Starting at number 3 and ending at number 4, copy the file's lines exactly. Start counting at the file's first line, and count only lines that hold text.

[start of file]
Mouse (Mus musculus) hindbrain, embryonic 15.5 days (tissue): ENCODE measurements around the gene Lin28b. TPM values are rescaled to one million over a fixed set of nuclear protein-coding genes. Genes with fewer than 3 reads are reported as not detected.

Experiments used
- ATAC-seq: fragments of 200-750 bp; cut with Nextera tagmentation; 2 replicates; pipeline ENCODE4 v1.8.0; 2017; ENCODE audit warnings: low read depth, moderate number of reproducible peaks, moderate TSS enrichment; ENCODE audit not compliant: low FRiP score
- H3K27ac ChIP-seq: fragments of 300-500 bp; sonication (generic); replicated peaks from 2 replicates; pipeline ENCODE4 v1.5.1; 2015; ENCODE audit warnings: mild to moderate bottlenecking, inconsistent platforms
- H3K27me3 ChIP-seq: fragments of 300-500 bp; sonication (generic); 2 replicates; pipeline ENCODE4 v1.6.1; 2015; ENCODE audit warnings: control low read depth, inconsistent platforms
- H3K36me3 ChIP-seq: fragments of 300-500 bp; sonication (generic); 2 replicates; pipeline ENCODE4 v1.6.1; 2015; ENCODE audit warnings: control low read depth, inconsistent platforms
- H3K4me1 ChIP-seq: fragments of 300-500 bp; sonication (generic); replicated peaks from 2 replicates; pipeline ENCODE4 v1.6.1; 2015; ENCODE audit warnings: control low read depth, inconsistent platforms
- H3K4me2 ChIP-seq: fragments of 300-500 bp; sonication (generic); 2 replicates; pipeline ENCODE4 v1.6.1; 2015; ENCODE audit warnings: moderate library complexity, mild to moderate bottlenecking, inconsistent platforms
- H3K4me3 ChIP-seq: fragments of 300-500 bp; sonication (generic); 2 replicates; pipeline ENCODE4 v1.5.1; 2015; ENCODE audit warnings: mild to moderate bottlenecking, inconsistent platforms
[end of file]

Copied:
- ATAC-seq: fragments of 200-750 bp; cut with Nextera tagmentation; 2 replicates; pipeline ENCODE4 v1.8.0; 2017; ENCODE audit warnings: low read depth, moderate number of reproducible peaks, moderate TSS enrichment; ENCODE audit not compliant: low FRiP score
- H3K27ac ChIP-seq: fragments of 300-500 bp; sonication (generic); replicated peaks from 2 replicates; pipeline ENCODE4 v1.5.1; 2015; ENCODE audit warnings: mild to moderate bottlenecking, inconsistent platforms